In a triumph of sequencing (and there's more of this to follow later) the tom-toms fade and jungle creature noises grow to fever pitch, when it is cut off suddenly and Andy Warren's superb bass-line announces The Lighter Side Of Dating, a song which, played live always guaranteed those in the first few rows would pogo with mental fury. Some chorus-treated strokes from Lester's Strat and in comes the rotating drum-patterns of The Set's eccentric percussionist, J.D. Haney. This is followed in turn by Bid's cool, deadpan voice with a spot-on surreal spoof on beauty contests: 'get hip, unzip your lip and flip out now, allow your jowl a howl and rip out now, Miss Universe is not adverse to bisexuality, I think abortion is a caution, and I like to ski.'

Early in this amazing song, Lester leaps to the fore with one of the most wonderful guitar solos of the entire 1980's, and I am prepared to argue! The notes are bent beautifully, Lester using his whammy-bar to marvellous effect, doing his Hank Marvin/Duane Eddy bit. Before you're aware of it, he's playing scintillating flamenco runs and the song is back to the later verses. 'Miss Solar System, when asked to list them, said she had no men, I'm still a virgin with no urgin vote for my hymen.' Er, sorry? Was that really what he said? Yes it was.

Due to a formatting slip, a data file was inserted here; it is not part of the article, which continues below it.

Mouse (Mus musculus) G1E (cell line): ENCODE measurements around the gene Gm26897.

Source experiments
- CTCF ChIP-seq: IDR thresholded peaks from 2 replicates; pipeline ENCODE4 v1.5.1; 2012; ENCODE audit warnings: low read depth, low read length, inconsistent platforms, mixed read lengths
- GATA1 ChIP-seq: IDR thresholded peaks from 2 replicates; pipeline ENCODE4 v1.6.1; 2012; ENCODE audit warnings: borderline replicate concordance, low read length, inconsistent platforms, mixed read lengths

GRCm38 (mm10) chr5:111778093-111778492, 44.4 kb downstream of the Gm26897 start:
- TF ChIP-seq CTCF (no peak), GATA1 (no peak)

Expresso is next up, an after-life experience via Andy Warhol directing a Carry On film. Snappy drums kick in, bongos clatter away and Bid croons in his uniquely spooky but so very British baritone: 'I left my brain in a metal sieve with cancer injected just to stop it live, I know where the angels sing so play that harp and flap that wing, he's going to heaven.' It's all hilarious and colourful. Exemplary jerky guitar from Lester, and Bid returns: 'when I spoke to father's ghost he said he died by parcel post.' Lester plays us out with lovely warm, spindly guitar, alongside oohs and aahs from Andy and Bid.

The first of two outrageous Lester Square guitar instrumentals now makes its appearance, The Puerto-Rican Fence-Climber - and how's that for a title? Far out. Now, I'm not a guitar player, and working on the assumption that most people reading this aren't either, then I hope you'll sympathise when I say how difficult it is to attempt to describe instrumentals. I dont have those at-my-fingertips-guitar phrases, I'm afraid. But I know what I like, and I like this! Fence-Climber starts with elegant, sexy strokes, scrapers accompany the drums, then the pace quickens and the fun starts. A high organ creeps in illustrating a scene from a B-Movie that never got made. Wonderful!